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A special day for Malti
" It’s a special day for Malti; she’s wearing her best dress and ready to go. The 7 year old’s daily wage labourer parents are out to work. "

By Srabani Guha

It’s a special day for Malti; she’s wearing her best dress and ready to go. The 7 year old’s daily wage labourer parents are out to work.  Malti is going to the Anganwadi centre with her grandmother, the government child care centre near her village. Malti is a bright child but does not go to school.  She remains silent and observes everything that goes on around her. She notices the many well dressed people and the Anganwadi “didi” (lady in-charge of child care center) talking about “Janma Panjikaran” (the local word for Birth Registration).  Malti wonders what this complex sounding word means. Malti notices the poster on the wall where a little girl like her is holding up a piece of paper and saying something.  She looks at her grandmother questioningly.

The official looking men explain that birth registration is a process of letting the government know that a child is born so that the child can utilize all education and health services in the village and its neighborhood while growing up.  Malti is going to get her ‘panjikaran’ done and will obtain a certificate with her name written on it – the first in her family with a Birth Certificate and then she will be off to school – her passport to the world outside.  The problem is a lack of awareness both amongst parents as well as service providers about the need for a birth certificate. 

Suddenly, for Malti, things seem to fall in place – there isn’t a school in her village because the government does not know that she or her friends exist; in fact, only a few of her friends attend school and she has to walk quite a bit to get to the nearest doctor.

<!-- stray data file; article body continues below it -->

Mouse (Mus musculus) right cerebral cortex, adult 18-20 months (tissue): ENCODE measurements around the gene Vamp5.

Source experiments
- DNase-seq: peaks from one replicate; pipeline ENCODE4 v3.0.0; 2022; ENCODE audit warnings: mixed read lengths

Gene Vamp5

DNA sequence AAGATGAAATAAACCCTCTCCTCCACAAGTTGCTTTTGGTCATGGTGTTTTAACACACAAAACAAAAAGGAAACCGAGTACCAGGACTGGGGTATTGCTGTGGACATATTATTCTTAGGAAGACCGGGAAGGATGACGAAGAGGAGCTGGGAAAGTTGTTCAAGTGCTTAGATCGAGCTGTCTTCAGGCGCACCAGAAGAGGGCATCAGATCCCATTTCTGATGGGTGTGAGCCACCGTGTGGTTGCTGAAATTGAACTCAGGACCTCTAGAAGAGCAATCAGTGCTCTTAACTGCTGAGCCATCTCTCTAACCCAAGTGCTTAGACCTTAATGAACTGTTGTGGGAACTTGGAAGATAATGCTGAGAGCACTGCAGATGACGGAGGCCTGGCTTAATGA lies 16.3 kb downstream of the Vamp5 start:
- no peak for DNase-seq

At present, only 78 percent of newborns in Orissa are registered each year but since the opportunity cost is neither understood nor appreciated by the parents or government service providers, certification happens to only one-tenth of the newborns. 

The government’s response has been in the classic “campaign mode” whereby attempts are made to issue certificates to those whose names have already been registered, leaving out children who are born but not registered.

UNICEF plays a supportive role both on the demand as well as supply side. UNICEF developed a strategy paper on Civil Registration System in Orissa with the State Government to facilitate preparation of a District Plan of Action to strengthen the Civil Registration System.  A State level Annual review of Civil Registration System was organized after a gap of 4 years. Important resolutions on simplification & decentralization, budgetary support, skill building and public awareness were adopted and followed up through onsite discussion in open forums, student rallies, capacity building of service providers and the local self governance representatives. UNICEF works in partnerships with civil society organizations in its birth registration initiatives.

The result of these efforts has been that the certification rate in 5 of UNICEF intervention districts has increased substantially.

UNICEF advocacy has resulted in easing the supply situation, with the Government procuring 300,000 blank certificates. The Government has increased the budgetary provision 4 – fold from Rs.93, 000/- in 2005-06 to Rs.400, 000 in 2006-07.

For 100 percent registration and certification of births, and ensuring the right of a child to a legal identity, there is a need for a decentralized and simple system which gives easy access to communities. UNICEF is advocating for a decentralized system with more registrars at the block level and new registrars at the village level so that all children of Orissa are registered and are with Birth Certificates.

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